So far, Sasha's arrival appears to have caused no ill effects. Herman and Bamboo recently got into a fight that was more intense than usual. But afterward they seemed to work it out.
One day, Lee Ann notices something odd. Walking by the chimps, she sees Rukiya grooming the hair on Bamboo's back - a favor Lee Ann has never seen Rukiya perform for the lowly male. Still, it's refreshing to see him and Rukiya getting along.
- - -
The emergency call goes over the radio just after noon on Thursday, June8. The chimps are fighting. The primate staff needs help.
When the keepers hear the screaming, they rush out to find Bamboo and Rukiya attacking Herman. Alex, flailing nearby, tries to defend the alpha.
The keepers call the females into the night house. They spray Bamboo and Herman with hoses. But the two males will not stop. Herman is clearly losing. Even as he continues to fight, the keepers can see he is fading. Soon Herman is sitting cross-legged on the ground, slumped over, obviously unconscious. He does not move, even as Bamboo pounds away.
Dr. Murphy runs to the wall of mesh at the back of the exhibit. The vet can see that Bamboo is confused and frightened. Repeatedly he runs up to Murphy and makes the fear grin. Then Bamboo returns to Herman's fallen body to beat him again.
Murphy tries to tranquilize Bamboo with a dart gun, but can't get a clear shot. So he and one of the primate keepers wait until Bamboo moves away, then drag Herman out.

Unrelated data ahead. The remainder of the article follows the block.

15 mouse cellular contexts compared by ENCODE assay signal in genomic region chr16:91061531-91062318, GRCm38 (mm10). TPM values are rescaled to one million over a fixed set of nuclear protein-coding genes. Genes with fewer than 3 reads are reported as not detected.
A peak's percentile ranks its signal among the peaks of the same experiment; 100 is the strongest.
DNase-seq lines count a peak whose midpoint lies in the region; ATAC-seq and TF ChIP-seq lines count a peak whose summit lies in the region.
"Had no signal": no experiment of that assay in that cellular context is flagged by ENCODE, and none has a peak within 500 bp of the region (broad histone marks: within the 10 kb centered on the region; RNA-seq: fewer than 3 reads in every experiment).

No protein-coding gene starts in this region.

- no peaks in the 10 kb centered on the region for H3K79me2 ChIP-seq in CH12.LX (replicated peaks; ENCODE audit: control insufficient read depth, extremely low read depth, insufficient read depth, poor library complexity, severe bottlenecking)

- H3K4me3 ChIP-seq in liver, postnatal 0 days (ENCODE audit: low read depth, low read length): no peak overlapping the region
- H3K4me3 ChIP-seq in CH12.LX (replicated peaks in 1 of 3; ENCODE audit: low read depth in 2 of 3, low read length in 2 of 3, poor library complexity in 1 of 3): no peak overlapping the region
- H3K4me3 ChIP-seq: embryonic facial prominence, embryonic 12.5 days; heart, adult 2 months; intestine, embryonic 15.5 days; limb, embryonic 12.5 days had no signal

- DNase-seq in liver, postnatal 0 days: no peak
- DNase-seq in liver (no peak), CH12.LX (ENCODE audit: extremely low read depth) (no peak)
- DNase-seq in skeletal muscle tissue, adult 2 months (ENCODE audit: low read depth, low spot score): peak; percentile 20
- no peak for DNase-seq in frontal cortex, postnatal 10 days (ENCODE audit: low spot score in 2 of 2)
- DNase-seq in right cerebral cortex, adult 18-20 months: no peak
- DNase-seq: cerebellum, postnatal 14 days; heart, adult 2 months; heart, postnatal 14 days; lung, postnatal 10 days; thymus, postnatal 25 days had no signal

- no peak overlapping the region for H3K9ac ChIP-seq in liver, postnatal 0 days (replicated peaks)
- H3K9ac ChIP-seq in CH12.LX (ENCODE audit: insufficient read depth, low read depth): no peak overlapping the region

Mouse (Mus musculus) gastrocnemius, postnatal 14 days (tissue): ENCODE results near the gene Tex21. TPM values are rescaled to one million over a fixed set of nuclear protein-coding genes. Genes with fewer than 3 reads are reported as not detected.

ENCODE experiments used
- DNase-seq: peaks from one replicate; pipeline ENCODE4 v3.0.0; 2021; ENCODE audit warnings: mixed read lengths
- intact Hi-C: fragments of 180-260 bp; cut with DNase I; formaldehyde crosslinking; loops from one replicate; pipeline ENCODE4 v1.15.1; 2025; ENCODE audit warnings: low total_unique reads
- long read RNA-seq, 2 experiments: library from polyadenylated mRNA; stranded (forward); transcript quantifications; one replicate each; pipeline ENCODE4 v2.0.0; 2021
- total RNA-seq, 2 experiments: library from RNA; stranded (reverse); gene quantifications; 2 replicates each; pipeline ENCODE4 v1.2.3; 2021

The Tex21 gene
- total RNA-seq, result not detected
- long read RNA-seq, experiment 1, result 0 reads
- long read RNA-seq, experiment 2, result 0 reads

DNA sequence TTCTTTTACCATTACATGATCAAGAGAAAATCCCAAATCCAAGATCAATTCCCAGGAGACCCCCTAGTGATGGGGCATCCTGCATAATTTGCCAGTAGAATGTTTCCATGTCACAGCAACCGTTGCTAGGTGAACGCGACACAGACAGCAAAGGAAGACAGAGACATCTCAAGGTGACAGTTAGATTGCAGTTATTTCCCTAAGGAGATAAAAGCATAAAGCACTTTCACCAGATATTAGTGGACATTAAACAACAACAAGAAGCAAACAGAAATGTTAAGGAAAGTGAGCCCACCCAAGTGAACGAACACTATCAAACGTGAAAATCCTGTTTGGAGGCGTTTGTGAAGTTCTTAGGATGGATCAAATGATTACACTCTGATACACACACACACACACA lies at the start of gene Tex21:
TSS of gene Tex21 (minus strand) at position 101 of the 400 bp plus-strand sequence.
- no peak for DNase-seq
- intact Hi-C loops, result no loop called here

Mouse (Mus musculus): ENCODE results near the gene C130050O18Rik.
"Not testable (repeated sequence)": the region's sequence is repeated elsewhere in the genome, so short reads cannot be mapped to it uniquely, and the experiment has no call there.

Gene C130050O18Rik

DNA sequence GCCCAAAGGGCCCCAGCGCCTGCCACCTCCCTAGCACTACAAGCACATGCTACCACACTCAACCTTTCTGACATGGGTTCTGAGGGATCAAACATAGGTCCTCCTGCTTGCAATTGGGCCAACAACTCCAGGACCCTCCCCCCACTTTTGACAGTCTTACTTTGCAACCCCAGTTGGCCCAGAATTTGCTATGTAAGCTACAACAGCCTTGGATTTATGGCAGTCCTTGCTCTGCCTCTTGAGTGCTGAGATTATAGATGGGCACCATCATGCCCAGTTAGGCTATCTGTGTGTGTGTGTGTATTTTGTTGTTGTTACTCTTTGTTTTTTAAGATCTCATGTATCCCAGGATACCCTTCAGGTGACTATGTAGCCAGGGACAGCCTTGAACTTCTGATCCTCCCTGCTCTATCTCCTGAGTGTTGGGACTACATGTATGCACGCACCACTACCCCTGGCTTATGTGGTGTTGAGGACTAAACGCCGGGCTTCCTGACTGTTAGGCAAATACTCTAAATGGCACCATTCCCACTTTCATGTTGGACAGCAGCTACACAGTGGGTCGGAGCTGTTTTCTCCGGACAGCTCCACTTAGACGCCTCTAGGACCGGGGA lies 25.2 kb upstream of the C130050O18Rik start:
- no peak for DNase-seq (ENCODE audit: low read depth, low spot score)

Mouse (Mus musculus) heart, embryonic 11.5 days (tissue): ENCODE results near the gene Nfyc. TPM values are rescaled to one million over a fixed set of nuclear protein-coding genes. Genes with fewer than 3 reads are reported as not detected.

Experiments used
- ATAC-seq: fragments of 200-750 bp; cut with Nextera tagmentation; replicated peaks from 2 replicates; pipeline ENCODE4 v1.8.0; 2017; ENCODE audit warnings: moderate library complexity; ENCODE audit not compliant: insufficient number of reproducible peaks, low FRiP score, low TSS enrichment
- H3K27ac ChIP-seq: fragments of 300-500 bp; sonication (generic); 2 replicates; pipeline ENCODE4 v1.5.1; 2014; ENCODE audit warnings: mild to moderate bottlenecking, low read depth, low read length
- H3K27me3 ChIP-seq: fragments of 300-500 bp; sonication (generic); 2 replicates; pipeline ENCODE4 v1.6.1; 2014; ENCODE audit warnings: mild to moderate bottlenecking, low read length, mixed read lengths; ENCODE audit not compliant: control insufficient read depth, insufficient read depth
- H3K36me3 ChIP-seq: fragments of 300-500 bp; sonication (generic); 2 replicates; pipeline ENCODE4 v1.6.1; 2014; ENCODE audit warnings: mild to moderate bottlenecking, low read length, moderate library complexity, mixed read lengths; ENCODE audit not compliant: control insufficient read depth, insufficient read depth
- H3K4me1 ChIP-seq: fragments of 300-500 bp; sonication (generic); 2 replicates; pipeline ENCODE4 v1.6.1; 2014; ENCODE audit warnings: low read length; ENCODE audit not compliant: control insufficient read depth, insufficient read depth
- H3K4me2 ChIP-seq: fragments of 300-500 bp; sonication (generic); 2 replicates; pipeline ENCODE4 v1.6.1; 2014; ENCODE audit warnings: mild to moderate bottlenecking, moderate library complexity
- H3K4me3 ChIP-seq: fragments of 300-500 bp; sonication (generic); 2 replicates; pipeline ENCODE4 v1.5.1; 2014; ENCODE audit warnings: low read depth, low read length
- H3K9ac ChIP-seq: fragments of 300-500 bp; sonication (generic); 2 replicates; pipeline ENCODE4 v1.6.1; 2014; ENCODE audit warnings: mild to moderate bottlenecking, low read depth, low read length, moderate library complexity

At the clinic, the vet examines his patient. Herman's external injuries do not appear life-threatening. But his pupils and breathing suggest he may have suffered neurological trauma. Lee Ann and Angela Belcher, the assistant curator in charge of primates, talk to Herman, hoping their voices will revive him. But he has fallen into a coma.
Shortly before 7 p.m., Herman stops breathing. They take turns performing CPR on the chimp's 90-pound body. Lee Ann doesn't want them to stop. But after 10 or 15 minutes, she and the others have no choice but to step away.
- - -
The next day, Ed Schultz is allowed to say goodbye. Lee Ann and Angela usher him into the corner of the clinic where Herman waits.
The chimp has been positioned on his side, with one arm across his chest and a sheet draped over the lower half of his body. He looks at peace.
Already Ed feels lost. Tears in his eyes, he takes the chimp's hand and feels the leathery palm against his skin. He kisses his forehead. He speaks softly. He repeats the name he gave to his friend across the ocean, on another continent, in another century, all those lifetimes ago.
- - -
The necropsy report, released several weeks later, finds that Herman died from acute head trauma. He also suffered from heart disease.